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Lab M media selectively detects E. coli O26 strain

The recent closure of Feltham Hill Nursery and Infant School in Hounslow highlighted once again the vulnerability of children to Escherichia coli. Selective media, such as Rhamnose MacConkey (VTEC O26) Agar from microbiology specialist Lab M, can help avoid potentially devastating consequences such as haemorrhagic colitis (HC) and haemolytic uraemic syndrome (HUS). By improving detection and characterisation of those pathogenic strains most often responsible for these outbreaks, the food industry can support more comprehensive health and safety monitoring.

The recent closure of Feltham Hill Nursery and Infant School in Hounslow highlighted once again the vulnerability of children to Escherichia coli. Selective media, such as Rhamnose MacConkey (VTEC O26) Agar from microbiology specialist Lab M, can help avoid potentially devastating consequences such as haemorrhagic colitis (HC) and haemolytic uraemic syndrome (HUS). By improving detection and characterisation of those pathogenic strains most often responsible for these outbreaks, the food industry can support more comprehensive health and safety monitoring.Rhamnose MacConkey (VTEC O26) Agar is selective for verocytotoxin producing Escherichia coli O26. It is based on traditional MacConkey medium but with rhamnose substituted as the fermentable carbohydrate in place of the usual lactose. Unable to ferment the rhamnose present in the medium, E. coli O26 colonies remain translucent. All non-O26 VTEC colonies will be pink to red. Selectivity of the medium can be increased further by adding X161 Cefixime Tellurite (CT) supplement.Using Lab M’s highly selective Rhamnose MacConkey (VTEC O26) agar, detection and identification is now straightforward, enabling both effective monitoring within food industry environments and further understanding of the consequences of its presence in clinical and veterinary settings.IMAGE: Lab M's Rhamnose MacConkey Agar showing colonies of Escherichia coli O26.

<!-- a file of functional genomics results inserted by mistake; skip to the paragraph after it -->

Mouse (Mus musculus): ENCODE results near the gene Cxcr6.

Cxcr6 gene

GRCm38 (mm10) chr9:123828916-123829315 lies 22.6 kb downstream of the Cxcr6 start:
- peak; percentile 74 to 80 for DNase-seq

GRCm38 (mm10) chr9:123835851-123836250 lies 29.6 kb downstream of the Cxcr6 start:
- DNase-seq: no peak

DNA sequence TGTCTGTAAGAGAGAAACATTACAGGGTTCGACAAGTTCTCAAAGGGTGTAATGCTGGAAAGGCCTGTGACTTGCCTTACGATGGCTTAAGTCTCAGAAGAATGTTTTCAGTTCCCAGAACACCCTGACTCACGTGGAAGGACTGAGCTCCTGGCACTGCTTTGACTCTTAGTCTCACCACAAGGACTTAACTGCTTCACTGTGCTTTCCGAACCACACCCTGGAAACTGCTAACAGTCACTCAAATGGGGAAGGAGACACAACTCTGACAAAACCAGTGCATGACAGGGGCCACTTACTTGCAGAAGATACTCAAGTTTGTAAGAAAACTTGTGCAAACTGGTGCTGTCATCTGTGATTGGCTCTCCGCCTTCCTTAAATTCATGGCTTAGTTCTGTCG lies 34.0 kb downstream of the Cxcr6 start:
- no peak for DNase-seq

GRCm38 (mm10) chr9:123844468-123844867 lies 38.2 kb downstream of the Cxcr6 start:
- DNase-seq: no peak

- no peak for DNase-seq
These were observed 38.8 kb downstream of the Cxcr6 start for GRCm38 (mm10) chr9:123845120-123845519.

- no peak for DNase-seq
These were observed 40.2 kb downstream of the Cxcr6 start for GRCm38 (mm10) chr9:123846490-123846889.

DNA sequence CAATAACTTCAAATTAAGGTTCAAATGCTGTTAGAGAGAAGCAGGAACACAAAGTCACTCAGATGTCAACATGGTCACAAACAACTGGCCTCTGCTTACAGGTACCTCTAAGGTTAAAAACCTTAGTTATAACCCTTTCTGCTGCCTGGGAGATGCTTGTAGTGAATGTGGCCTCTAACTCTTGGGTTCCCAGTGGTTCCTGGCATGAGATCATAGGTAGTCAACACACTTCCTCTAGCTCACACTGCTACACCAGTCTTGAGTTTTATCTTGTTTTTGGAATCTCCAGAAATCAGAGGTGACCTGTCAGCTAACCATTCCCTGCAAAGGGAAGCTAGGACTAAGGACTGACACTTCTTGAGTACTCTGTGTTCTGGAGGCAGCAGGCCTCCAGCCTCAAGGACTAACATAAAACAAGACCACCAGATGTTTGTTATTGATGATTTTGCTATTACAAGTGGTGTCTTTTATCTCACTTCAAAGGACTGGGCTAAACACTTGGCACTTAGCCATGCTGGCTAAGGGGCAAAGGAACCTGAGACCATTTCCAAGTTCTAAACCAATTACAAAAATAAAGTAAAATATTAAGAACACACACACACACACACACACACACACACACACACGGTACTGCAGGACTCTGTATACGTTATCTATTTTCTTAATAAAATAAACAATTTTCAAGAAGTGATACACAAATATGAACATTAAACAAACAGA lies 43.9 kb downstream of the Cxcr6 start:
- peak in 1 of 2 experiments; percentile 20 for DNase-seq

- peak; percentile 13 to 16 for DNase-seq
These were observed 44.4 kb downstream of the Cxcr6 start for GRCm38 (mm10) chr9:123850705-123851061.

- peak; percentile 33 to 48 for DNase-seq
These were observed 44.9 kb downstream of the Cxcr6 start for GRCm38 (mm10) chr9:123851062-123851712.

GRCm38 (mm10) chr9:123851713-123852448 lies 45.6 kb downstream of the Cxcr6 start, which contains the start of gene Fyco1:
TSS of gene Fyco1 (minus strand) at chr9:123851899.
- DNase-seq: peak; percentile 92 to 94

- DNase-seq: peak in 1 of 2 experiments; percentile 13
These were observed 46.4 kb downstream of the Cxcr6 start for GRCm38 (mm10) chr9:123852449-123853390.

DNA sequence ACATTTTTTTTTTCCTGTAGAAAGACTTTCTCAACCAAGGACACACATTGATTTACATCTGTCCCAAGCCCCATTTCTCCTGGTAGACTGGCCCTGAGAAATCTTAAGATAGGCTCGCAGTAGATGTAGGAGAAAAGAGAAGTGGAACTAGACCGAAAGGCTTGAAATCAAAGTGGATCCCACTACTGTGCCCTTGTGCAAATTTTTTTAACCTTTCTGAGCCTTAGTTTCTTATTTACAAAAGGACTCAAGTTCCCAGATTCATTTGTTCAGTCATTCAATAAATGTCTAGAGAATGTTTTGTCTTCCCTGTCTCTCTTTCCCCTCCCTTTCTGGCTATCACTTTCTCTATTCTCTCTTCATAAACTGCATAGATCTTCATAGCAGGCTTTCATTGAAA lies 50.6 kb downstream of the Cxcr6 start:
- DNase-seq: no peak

Article first published : 25/2/2010